All About Deception

Studies show that the average person lies several times a day. Some of those are biggies (“I’ve always been faithful to you,”) but more often, they are little white lies (“Of course that dress looks good on you!”) Some forms of deception aren’t exactly lies: combovers, nodding when you’re not listening. And then there are lies we tell ourselves, for reasons that run the gamut from healthy maintenance of self-esteem, to serious delusions beyond our control. 

Recent Posts on Deception

You're Not My Real Mother (Part 2)

Capgras sufferers who murder a family member don't believe they are committing a crime or are harming someone they love. In fact, their motive is often to save the world — or themselves — from evil or to somehow "rescue" their loved one from an imposter.

Cues to Deception: What No One Ever Tells You

By Bella DePaulo Ph.D. on October 11, 2015 Living Single
You don't need anyone to tell you about secret cues to deception. You are probably already using most of the cues you should be using and ignoring the ones you should be ignoring. Here's why reading more about cues won't help much, and what actually could be helpful.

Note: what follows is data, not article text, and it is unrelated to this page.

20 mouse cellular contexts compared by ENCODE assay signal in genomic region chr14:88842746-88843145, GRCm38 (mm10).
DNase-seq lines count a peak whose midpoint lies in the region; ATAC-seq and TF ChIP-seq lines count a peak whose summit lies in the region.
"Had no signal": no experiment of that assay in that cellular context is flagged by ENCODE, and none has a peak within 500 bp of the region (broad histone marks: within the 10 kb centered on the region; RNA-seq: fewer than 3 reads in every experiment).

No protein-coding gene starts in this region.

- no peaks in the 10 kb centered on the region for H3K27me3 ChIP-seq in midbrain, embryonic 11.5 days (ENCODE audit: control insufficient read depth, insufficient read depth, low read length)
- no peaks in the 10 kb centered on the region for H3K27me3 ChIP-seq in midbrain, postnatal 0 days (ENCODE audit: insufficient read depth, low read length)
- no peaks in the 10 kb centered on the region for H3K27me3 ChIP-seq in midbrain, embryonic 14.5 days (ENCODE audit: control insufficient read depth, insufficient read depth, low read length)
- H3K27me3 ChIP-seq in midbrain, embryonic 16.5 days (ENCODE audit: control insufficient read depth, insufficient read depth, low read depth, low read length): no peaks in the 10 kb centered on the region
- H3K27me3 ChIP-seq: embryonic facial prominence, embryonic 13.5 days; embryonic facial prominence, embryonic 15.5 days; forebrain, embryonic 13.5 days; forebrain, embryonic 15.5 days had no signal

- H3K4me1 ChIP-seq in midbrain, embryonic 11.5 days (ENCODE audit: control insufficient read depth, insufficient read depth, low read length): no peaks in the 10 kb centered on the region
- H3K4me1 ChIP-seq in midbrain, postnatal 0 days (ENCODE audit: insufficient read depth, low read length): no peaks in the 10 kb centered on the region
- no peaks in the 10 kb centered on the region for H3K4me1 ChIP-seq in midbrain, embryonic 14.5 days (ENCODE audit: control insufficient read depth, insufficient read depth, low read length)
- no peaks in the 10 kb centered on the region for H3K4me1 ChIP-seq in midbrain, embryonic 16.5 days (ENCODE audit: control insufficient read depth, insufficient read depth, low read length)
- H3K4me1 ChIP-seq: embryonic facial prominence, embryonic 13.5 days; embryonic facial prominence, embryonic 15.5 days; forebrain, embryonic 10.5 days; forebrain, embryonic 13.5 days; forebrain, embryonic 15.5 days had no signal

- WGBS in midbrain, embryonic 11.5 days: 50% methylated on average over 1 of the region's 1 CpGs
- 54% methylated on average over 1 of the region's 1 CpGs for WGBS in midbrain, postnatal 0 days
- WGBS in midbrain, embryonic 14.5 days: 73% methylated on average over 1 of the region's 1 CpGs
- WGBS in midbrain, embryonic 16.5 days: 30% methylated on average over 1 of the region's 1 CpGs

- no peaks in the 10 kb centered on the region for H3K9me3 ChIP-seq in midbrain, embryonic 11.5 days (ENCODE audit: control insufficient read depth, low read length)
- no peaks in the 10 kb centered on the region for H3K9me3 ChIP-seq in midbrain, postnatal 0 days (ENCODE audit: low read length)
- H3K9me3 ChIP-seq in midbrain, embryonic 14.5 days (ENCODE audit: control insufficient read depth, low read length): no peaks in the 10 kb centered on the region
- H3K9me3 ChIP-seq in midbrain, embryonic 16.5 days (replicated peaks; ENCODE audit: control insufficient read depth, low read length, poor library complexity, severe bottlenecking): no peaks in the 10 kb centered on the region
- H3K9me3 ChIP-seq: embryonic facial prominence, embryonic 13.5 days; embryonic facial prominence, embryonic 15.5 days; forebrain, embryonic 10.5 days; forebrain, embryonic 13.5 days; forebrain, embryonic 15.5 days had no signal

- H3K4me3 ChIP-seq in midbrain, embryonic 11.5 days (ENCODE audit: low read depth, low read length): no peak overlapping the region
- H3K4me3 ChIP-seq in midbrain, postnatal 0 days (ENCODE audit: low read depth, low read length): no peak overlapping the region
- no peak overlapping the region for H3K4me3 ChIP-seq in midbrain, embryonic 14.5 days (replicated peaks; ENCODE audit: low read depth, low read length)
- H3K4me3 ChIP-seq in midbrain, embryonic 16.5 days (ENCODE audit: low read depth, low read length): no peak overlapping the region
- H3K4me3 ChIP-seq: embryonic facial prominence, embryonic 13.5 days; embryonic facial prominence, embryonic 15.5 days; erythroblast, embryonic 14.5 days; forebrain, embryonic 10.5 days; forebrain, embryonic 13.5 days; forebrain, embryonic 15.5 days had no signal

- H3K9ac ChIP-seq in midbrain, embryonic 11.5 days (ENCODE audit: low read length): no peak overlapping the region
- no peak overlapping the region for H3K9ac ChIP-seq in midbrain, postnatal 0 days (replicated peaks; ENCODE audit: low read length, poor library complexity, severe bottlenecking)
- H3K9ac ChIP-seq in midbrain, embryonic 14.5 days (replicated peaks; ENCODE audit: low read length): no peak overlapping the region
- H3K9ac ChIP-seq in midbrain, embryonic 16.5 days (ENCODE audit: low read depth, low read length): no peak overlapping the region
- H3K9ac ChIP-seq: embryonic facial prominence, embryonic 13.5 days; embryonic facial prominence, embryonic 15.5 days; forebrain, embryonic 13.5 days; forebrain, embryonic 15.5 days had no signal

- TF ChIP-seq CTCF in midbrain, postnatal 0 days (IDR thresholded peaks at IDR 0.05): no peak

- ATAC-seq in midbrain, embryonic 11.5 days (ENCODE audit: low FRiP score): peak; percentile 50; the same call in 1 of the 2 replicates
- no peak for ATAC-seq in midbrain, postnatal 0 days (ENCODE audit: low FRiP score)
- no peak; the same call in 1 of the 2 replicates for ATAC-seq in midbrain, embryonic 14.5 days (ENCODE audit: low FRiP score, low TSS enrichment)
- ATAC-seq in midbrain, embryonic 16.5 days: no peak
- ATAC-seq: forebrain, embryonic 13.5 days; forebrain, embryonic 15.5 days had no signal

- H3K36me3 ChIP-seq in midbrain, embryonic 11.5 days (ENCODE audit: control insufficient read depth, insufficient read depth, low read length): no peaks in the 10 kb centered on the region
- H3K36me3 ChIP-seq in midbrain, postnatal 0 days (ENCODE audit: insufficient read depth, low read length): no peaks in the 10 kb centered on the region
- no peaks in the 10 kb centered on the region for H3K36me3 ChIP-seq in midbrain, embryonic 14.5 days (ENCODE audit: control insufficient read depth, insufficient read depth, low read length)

A Trip to the Moon on Gossamer Wings

Why does love sometimes blind people to obvious risks? Master manipulators thrive when we show ourselves to be naive and reckless. When it comes to romance, don't be a rube.

Gas-lighting: Burning the Bridges of Truth

One of the more insidious forms of mental abuse has come to be referred to as gas-lighting. It refers to those who attempt to destroy another person’s sense of reality.

What Makes Someone a Master Manipulator?

Among those afflicted with certain personality disorders, there are many who are master manipulators. Do personality disorders cause people to develop into master manipulators? The connection may not be as you expect.

Do You Lie About Your Age?

When I was a teenager I wanted to be thought of as older. Older girls seemed sophisticated, hip, and independent. Now that I am ACTUALLY older, it’s younger women who seem sophisticated, hip, and independent. Go figure.

My Mother Is Destroying My Social Life

By Barbara Greenberg Ph.D. on September 20, 2015 The Teen Doctor
How To Repair Your Relationship With Your Mother

Rewarding Executive Incompetence

By Ken Eisold Ph.D. on September 20, 2015 Hidden Motives
Researchers at Notre Dame’s business school “have found a correlation between generous option grants and the incidence of serious product recalls.” How could that be?

The Perils of Left and Right Swiping

By Sean M. Horan Ph.D. on September 18, 2015 Adventures in Dating